Scanning the energy as the inner axis (Fig. 4a[link]) resulted in a sharper image in comparison with scanning the energy in the middle or outer axis due to a superior horizontal and vertical position stability during the short time period of a single XANES spectrum acquisition.

Fig. 5(a)[link] shows three regions of different Ta concentration in the test pattern. For one selected pixel in each of the points marked in Fig. 5(a)[link] single-pixel XANES are compared for the three different scanning sequences, see Fig. 5(b)[link]. Point A corresponds to Ta2O5 only, point B to the overlay of Ta2O5 and metallic Ta and point C to metallic Ta only. Single-pixel XANES with 10 ms acquisition time for each 0.5 eV energy range was of high and equal quality independent of the order of the scanning axis. The agreement of the single-pixel XANES spectra between all scanning sequences is excellent.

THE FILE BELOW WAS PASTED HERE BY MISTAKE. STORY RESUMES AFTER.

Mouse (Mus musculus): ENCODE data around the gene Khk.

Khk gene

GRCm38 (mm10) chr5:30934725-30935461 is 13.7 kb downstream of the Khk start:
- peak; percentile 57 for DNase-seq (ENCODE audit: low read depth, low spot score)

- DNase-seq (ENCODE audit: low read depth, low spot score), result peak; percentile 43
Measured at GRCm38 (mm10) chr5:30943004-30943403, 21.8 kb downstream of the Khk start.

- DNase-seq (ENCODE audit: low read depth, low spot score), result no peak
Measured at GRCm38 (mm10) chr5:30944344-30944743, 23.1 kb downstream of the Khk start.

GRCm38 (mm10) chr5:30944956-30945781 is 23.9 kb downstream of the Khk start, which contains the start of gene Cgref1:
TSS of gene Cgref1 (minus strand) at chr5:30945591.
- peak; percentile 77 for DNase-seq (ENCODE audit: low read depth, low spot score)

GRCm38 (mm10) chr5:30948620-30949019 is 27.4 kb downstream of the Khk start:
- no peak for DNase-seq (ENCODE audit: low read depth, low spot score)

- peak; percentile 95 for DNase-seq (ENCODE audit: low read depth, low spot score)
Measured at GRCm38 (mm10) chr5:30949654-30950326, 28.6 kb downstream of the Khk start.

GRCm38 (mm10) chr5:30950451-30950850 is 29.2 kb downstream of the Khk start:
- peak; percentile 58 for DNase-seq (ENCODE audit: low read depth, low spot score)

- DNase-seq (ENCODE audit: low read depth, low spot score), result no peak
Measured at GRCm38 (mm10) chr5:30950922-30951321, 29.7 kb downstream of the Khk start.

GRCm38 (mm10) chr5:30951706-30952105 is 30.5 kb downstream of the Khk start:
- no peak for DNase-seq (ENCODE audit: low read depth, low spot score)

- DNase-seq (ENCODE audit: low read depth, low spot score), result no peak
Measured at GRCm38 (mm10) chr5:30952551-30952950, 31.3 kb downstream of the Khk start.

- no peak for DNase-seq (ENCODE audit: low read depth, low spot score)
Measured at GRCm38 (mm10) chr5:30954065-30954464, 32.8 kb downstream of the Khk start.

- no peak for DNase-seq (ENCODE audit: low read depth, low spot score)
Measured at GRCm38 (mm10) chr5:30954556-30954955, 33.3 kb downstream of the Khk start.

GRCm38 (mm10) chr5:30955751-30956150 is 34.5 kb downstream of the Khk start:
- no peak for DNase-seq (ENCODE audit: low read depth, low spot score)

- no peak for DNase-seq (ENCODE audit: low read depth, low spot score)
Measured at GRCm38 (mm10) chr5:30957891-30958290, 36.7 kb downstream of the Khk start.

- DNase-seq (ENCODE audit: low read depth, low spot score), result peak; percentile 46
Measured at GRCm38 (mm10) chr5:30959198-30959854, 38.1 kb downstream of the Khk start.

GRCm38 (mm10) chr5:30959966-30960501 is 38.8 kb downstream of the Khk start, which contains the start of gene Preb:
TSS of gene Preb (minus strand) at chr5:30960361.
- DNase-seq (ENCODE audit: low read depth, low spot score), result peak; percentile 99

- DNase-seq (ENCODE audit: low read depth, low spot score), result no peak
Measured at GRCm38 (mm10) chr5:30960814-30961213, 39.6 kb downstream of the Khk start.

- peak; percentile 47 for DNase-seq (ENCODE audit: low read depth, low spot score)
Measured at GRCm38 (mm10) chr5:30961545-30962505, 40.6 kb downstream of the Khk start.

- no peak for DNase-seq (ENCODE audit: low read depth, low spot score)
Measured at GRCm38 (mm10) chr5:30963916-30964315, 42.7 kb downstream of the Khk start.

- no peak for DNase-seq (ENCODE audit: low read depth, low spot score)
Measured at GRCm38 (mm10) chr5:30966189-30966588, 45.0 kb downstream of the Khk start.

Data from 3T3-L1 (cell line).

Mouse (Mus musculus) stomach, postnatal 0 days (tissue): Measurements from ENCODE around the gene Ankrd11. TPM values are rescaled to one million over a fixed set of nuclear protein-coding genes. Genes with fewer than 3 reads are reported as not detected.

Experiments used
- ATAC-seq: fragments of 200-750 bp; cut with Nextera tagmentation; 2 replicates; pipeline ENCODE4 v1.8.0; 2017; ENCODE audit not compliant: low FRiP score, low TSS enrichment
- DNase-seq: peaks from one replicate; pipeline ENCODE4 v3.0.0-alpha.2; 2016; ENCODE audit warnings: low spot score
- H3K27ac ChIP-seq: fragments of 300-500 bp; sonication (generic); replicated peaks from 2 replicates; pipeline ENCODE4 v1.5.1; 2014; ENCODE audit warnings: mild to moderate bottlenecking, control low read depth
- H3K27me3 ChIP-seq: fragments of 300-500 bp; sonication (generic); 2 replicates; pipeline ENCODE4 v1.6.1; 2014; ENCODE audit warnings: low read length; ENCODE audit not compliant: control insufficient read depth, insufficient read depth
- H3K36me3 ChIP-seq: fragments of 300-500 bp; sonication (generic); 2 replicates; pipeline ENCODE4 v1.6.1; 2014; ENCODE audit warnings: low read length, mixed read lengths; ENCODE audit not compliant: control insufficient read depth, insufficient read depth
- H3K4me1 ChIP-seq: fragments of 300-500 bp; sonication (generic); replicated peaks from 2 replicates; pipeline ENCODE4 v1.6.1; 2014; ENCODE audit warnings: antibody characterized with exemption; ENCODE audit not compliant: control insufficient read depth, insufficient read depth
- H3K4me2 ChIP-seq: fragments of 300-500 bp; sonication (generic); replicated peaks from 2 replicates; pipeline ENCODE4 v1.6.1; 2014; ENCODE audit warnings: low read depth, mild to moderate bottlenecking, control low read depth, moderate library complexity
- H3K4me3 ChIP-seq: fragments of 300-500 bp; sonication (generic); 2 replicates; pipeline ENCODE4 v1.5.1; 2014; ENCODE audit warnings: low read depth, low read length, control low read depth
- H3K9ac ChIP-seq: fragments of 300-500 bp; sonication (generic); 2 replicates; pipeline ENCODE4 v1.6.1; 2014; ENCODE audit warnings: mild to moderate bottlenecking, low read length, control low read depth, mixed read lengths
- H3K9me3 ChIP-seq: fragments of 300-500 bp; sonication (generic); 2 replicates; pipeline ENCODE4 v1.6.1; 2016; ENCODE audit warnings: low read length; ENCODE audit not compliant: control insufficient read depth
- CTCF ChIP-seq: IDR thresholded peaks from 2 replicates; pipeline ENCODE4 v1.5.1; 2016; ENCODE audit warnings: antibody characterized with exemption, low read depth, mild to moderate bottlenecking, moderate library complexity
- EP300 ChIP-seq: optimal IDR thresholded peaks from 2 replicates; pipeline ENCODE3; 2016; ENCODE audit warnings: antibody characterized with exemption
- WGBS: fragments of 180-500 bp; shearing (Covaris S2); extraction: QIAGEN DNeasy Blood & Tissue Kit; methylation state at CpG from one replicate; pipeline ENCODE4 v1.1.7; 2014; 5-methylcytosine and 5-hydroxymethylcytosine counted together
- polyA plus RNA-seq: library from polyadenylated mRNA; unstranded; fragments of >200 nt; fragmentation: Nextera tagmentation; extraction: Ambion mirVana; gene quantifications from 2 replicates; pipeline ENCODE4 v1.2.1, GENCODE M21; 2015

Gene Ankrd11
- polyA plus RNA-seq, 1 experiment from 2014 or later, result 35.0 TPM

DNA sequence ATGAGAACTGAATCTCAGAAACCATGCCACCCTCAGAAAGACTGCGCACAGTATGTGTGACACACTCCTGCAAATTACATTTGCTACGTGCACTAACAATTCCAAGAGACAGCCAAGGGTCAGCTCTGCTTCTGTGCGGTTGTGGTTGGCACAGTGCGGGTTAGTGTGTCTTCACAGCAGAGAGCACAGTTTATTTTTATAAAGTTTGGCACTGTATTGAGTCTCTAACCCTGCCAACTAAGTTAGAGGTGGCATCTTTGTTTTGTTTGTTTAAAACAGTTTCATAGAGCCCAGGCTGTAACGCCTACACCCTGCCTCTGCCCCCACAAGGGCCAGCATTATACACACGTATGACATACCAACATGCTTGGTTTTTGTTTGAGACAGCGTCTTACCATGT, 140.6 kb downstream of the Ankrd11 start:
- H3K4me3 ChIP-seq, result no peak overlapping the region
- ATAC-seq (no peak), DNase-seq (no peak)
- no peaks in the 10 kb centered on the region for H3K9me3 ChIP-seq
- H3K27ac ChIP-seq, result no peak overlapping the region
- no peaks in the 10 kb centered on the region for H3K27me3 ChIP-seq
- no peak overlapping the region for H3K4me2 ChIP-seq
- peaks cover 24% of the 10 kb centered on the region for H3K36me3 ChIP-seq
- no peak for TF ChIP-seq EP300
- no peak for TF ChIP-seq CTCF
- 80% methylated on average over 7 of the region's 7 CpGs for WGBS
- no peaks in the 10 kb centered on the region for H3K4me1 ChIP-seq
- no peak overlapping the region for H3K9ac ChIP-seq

For each scanning sequence with the energy as the first, second and third scanning axis and for each of the selected points A, B and C a single-pixel XANES spectra were extracted (see Fig. 5b[link]) and fit by a linear combination of Ta and Ta2O5 reference spectra. This is summarized in Table 1[link]. The given error corresponds to the quality of the fit. For all three scanning schemes variation in the chemical fraction was low with a maximum of 5%. The fraction of Ta as in Ta2O5 is less than 100%, although there should be only Ta2O5 present. Possibly this is caused by some fluorescence from metallic Ta which is illuminated by stray beam or from impurities in the sputtered layer. As explained in the section above, Ta in metallic Ta contributes more strongly to the XANES spectrum than Ta in Ta2O5 due to the higher density of Ta atoms per volume. The same effect accounts for the distorted ratio in point B.

Table 1
Linear combination fitting of Ta and Ta2O5 components to selected single-pixel XANES for all three measurement schemes; all values are in percent

Point   Energy = 1st axis Energy = 2nd axis Energy = 3rd axis
A Ta 15.2 ± 0.9% 11.4 ± 0.8% 12.5 ± 1.8%
Ta2O5 84.8 ± 0.9% 88.6 ± 0.9% 87.5 ± 1.8%
B Ta 74.9 ± 0.6% 76.0 ± 0.7% 78.1 ± 0.8%
Ta2O5 25.1 ± 0.6% 24.0 ± 0.8% 21.9 ± 0.8%
C Ta 95.2 ± 0.5% 99.7 ± 0.8% 96.0 ± 0.6%
Ta2O5 4.8 ± 0.5% 0.3 ± 0.9% 4.0 ± 0.6%